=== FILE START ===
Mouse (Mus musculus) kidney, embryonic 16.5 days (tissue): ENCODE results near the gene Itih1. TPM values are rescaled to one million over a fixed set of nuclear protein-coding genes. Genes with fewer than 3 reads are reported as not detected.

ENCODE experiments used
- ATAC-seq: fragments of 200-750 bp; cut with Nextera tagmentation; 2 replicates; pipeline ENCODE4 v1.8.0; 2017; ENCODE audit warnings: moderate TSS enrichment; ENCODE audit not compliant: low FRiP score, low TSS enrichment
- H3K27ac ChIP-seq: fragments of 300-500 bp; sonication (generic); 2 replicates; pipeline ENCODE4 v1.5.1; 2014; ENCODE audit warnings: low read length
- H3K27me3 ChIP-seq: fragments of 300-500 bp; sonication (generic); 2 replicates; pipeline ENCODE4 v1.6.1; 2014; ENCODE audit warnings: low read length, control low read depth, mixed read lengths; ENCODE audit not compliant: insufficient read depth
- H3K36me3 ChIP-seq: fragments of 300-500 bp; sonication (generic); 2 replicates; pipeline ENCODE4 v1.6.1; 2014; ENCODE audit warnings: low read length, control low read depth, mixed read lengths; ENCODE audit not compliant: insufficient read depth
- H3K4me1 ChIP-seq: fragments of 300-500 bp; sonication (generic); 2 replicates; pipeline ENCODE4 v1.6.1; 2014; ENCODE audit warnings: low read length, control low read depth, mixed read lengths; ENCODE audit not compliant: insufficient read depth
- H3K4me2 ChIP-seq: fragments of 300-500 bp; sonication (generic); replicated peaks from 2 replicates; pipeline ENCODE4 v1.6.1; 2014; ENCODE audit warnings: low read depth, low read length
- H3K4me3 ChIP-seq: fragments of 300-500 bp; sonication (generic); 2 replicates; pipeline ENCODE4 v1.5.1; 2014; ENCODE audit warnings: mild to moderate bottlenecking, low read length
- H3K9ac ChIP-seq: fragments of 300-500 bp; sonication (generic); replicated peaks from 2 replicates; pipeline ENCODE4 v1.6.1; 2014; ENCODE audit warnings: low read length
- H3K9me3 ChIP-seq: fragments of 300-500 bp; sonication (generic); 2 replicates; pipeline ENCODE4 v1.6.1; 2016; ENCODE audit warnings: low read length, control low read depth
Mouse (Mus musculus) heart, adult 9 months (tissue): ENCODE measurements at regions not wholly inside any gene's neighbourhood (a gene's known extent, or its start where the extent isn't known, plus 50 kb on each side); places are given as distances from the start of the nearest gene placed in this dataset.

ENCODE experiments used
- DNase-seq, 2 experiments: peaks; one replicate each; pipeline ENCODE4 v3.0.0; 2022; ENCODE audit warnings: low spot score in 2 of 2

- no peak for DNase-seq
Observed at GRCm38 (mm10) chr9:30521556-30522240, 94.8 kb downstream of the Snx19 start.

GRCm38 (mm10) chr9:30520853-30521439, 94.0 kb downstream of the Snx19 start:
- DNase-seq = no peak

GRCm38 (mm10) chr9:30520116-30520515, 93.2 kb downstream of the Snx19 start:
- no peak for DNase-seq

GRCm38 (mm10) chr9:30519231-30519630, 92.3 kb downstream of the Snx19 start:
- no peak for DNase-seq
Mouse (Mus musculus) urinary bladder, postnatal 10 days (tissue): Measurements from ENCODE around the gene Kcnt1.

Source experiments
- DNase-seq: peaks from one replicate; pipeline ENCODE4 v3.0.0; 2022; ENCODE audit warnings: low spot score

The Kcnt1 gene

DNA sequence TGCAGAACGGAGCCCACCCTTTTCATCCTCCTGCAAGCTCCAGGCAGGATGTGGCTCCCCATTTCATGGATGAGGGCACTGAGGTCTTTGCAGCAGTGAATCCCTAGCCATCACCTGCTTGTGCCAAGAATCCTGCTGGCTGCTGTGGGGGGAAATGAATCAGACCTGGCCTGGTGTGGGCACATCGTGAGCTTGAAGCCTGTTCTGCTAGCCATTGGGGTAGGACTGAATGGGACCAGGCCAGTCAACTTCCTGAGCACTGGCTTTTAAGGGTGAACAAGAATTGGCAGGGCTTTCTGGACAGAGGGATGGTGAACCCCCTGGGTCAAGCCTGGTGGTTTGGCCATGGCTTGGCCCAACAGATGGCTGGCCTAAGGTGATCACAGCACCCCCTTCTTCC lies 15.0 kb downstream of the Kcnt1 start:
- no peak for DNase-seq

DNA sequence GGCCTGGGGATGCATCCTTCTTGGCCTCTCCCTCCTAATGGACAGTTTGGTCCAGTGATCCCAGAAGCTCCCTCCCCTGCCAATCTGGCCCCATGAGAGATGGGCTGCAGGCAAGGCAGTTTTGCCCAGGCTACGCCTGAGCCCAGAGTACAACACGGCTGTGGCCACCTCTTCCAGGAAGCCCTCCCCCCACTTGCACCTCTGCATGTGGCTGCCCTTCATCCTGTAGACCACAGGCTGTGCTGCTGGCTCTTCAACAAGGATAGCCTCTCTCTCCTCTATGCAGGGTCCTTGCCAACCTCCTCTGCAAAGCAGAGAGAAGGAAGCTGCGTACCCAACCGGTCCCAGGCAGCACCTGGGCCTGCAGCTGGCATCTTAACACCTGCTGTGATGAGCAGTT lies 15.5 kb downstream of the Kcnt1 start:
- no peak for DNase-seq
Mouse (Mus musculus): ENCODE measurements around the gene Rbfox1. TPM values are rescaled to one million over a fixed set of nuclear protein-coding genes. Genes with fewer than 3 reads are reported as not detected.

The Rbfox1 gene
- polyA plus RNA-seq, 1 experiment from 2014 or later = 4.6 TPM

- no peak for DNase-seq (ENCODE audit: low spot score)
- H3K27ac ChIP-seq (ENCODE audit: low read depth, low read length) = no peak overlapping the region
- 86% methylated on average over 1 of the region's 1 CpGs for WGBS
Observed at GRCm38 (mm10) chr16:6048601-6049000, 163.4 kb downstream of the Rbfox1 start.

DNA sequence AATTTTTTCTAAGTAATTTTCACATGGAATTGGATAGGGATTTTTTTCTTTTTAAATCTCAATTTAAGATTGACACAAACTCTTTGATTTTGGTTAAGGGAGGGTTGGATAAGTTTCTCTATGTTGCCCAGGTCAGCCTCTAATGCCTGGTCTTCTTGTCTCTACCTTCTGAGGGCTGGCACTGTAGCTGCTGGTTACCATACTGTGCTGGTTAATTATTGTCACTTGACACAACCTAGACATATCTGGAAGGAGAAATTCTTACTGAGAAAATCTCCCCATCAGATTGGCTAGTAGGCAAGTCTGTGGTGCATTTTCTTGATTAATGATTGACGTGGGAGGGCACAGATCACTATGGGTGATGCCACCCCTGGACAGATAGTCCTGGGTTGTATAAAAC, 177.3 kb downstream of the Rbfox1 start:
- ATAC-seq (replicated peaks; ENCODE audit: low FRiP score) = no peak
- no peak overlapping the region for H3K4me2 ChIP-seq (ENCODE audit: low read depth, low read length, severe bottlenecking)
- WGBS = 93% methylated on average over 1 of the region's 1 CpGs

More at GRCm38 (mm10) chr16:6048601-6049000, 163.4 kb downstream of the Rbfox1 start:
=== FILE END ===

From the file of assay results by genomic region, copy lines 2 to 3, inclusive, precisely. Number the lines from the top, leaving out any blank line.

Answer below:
ENCODE experiments used
- ATAC-seq: fragments of 200-750 bp; cut with Nextera tagmentation; 2 replicates; pipeline ENCODE4 v1.8.0; 2017; ENCODE audit warnings: moderate TSS enrichment; ENCODE audit not compliant: low FRiP score, low TSS enrichment